Preventing Family Feuds with Tennessee Estate Planning

In dealing with a tough family situation, many times stress and turmoil can become magnified causing even the closest of families to disagree on a number of issues. Whether it is disagreeing about the way an estate should be administered or who should be put in charge to handle a loved one’s finances, unfortunately these disagreements can have a lasting impact within a family. Parents may simply assume that any beneficiaries would get along and be on the same page if anything were to ever happen. However, any potential rifts can be prevented with proper estate planning. The following provides some easy ways to prevent any potential feuds or disputes when a stressful situation arises.

Having a Health Care Directive and Power of Attorney

If a parent becomes seriously ill and is unable to make decisions for him or herself, many seemingly simple decisions can become complicated. The parent may not be able to handle his or her finances. If one of the children attempts to take over the financial matters, there is obviously the potential for issues between the children. One child may think that he is more apt to handle the finances while another child may think that she is better suited. Having a power of attorney allows the parent to choose who her or she thinks is best suited to handle the finances if a situation arises. There is much less room for a dispute knowing that the parent has made the decision. Similarly, having a health care directive like a living will can ensure that the parent has his or her decisions written down rather than assuming that mom or dad would have wanted or not wanted certain treatment in a situation.

Having a Last Will and Testament

If a parent passes away without a last will and testament, there is a large potential for feuding between the children. Without a will to determine how assets be distributed, issues can arise when attempting to distribute personal property. You cannot divide a car four different ways as you could with a bank account. By putting forth your wishes in a last will and testament as to how you want your property distributed, you can removes the potential for any disputes. Similarly, a parent can nominate an executor of his or her estate within a will. An executor is the individual responsible for handling the administration of an estate after someone dies. By nominating an executor, it eliminates the issue of determining who should serve in that particular role. Jealousy or worries about an abuse of power can often lead to arguments about serving as a personal representative of an estate. Courts will often defer to this nomination in a will instead of having to make a determination as to who would be best to serve as a personal representative of an estate.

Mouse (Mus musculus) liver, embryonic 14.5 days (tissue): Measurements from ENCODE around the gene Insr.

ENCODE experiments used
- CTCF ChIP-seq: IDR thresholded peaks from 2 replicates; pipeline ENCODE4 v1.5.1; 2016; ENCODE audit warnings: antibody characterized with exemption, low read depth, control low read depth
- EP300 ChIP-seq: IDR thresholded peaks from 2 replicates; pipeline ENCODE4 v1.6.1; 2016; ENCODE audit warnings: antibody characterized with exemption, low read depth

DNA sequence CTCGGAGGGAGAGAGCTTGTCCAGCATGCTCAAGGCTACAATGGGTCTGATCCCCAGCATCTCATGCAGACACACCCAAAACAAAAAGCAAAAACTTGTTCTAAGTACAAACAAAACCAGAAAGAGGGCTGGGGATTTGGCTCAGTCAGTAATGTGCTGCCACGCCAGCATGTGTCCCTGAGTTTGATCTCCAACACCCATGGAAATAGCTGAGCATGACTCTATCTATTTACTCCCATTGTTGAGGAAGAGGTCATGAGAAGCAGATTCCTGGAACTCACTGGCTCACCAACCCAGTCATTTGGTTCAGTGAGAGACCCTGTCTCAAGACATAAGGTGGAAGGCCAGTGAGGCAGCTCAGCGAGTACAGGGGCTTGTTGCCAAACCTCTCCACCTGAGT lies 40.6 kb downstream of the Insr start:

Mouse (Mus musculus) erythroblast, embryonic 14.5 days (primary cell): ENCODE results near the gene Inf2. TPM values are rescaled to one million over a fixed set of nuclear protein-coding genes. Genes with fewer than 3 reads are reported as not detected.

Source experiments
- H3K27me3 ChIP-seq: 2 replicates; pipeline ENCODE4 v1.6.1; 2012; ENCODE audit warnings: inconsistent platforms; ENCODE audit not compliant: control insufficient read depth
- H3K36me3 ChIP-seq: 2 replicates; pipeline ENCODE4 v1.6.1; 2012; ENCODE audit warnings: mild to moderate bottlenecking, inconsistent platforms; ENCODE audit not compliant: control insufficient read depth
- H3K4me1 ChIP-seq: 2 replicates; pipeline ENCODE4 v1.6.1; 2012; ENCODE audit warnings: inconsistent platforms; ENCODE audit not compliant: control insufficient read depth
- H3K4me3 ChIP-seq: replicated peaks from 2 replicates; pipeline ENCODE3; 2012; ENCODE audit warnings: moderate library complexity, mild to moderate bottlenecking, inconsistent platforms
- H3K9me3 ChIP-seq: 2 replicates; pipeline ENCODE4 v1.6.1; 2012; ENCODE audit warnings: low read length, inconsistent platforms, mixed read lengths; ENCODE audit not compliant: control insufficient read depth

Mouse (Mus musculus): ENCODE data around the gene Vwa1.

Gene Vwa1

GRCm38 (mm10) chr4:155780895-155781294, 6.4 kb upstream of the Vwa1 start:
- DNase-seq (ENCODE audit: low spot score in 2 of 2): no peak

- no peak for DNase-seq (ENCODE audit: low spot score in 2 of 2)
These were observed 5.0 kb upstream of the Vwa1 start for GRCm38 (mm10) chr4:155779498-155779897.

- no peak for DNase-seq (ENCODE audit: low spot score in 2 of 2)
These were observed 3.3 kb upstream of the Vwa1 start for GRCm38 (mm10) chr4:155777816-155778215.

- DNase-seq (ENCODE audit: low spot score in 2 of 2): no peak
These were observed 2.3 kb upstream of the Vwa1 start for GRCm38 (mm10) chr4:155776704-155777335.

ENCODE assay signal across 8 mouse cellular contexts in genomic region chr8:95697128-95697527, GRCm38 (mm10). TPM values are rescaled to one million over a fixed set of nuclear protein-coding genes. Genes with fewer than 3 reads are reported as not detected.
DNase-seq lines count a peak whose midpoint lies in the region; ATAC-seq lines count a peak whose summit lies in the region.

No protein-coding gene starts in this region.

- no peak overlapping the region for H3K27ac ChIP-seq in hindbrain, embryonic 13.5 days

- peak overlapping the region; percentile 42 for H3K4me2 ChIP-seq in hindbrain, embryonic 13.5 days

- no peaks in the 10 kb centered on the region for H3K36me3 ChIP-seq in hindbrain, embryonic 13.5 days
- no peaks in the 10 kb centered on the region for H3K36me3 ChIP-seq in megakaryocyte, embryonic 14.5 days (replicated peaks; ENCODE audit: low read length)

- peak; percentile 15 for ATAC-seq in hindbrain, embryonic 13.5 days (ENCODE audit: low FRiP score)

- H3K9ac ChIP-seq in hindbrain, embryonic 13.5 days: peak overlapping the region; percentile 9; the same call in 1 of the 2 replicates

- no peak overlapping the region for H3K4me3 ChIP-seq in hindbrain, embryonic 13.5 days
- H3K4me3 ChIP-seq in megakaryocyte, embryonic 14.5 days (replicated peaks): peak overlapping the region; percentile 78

Communication

While implementing these estate planning documents can go a long way to quell any potential family disputes, it is still important for the parent to communicate his or her decision to the children. This communication allows all of the children to be on the same page as to the decisions that have been made. For instance, a parent may choose to leave a family heirloom to one child over another for specific reasons. By communicating his or her rationale, the parent can ensure that all of the children are aware of the reasoning behind the specific gift.

If you have questions about Tennessee estate planning, contact our Nashville estate planning attorneys at The Higgins Firm.